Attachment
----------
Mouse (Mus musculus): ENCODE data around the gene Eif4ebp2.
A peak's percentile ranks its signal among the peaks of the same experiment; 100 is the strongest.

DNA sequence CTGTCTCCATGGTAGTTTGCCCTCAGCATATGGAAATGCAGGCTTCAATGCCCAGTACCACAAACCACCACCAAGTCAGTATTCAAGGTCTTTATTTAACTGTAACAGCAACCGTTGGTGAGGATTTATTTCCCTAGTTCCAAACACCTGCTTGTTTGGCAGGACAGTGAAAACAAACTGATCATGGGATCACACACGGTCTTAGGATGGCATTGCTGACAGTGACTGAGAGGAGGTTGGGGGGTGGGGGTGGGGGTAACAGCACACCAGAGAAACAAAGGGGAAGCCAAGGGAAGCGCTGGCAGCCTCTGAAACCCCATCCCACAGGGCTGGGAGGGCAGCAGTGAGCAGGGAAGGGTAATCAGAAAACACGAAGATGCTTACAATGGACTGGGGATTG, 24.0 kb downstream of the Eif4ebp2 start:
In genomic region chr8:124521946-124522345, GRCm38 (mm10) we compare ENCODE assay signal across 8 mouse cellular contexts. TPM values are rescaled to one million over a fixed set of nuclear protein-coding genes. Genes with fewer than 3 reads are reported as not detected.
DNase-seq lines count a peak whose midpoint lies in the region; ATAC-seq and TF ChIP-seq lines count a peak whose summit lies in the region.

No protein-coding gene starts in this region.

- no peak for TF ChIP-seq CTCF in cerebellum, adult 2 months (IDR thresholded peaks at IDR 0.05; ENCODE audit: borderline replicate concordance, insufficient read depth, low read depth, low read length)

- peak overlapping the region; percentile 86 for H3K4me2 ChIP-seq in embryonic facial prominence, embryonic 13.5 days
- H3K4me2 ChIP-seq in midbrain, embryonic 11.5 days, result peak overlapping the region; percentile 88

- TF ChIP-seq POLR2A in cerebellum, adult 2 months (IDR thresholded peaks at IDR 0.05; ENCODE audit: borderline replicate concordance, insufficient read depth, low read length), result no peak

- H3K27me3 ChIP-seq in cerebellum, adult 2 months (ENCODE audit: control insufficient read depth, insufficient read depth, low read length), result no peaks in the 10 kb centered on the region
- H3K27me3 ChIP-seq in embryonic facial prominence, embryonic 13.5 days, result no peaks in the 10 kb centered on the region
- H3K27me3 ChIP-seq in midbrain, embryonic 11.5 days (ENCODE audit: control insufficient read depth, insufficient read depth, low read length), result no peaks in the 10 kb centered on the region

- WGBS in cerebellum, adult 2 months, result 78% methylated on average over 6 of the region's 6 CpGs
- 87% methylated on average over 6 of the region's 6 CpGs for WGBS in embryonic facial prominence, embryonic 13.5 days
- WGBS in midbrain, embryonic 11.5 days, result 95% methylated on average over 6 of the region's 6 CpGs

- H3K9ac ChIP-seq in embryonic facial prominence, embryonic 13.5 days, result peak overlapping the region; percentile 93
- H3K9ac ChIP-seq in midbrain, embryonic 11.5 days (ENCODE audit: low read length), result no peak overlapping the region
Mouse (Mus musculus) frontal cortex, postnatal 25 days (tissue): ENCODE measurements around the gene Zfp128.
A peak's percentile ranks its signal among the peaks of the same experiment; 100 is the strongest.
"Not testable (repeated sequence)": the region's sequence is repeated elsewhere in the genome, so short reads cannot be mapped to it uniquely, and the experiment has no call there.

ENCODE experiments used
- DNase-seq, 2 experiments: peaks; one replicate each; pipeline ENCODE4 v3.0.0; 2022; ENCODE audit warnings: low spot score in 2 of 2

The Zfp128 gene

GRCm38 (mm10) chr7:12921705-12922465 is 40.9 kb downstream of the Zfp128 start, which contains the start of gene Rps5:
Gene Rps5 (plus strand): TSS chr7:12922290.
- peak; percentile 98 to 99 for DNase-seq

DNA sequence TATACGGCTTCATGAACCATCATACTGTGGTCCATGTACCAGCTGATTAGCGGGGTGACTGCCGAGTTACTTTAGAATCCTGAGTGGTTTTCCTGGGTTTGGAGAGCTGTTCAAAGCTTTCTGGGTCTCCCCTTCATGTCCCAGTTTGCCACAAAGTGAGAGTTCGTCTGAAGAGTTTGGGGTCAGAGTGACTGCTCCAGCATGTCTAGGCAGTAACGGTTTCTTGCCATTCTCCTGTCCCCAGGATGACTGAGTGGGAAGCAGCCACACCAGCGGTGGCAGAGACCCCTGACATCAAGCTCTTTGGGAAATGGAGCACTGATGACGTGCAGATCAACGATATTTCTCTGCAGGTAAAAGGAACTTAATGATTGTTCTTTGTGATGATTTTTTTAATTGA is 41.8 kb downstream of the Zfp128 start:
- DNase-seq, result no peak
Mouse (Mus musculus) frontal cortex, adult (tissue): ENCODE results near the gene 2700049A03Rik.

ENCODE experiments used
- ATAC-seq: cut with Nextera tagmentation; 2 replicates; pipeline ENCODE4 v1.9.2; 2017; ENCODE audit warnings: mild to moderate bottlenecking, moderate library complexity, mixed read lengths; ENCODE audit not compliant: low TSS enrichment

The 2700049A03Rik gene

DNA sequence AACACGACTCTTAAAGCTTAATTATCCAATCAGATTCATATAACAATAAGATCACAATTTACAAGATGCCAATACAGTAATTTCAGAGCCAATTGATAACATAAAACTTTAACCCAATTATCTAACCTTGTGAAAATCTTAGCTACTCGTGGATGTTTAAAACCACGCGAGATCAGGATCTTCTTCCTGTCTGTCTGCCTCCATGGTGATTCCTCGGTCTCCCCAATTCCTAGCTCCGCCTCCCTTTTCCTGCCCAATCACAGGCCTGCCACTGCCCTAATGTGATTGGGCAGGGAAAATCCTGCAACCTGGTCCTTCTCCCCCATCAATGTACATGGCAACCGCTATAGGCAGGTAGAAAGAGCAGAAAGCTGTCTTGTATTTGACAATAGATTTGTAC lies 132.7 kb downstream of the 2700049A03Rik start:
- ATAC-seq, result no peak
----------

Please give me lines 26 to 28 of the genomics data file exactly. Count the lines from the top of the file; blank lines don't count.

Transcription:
Gene Rps5 (plus strand): TSS chr7:12922290.
- peak; percentile 98 to 99 for DNase-seq

DNA sequence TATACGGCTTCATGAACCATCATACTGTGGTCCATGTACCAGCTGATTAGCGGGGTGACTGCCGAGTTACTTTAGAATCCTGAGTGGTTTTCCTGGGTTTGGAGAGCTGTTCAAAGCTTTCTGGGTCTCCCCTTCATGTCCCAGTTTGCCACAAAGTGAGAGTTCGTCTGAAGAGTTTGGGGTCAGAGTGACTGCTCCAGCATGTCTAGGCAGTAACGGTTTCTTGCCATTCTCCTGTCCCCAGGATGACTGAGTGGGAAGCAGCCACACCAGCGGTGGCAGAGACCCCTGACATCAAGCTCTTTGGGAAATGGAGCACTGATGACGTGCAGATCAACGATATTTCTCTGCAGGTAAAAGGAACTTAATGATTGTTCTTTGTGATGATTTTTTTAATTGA is 41.8 kb downstream of the Zfp128 start: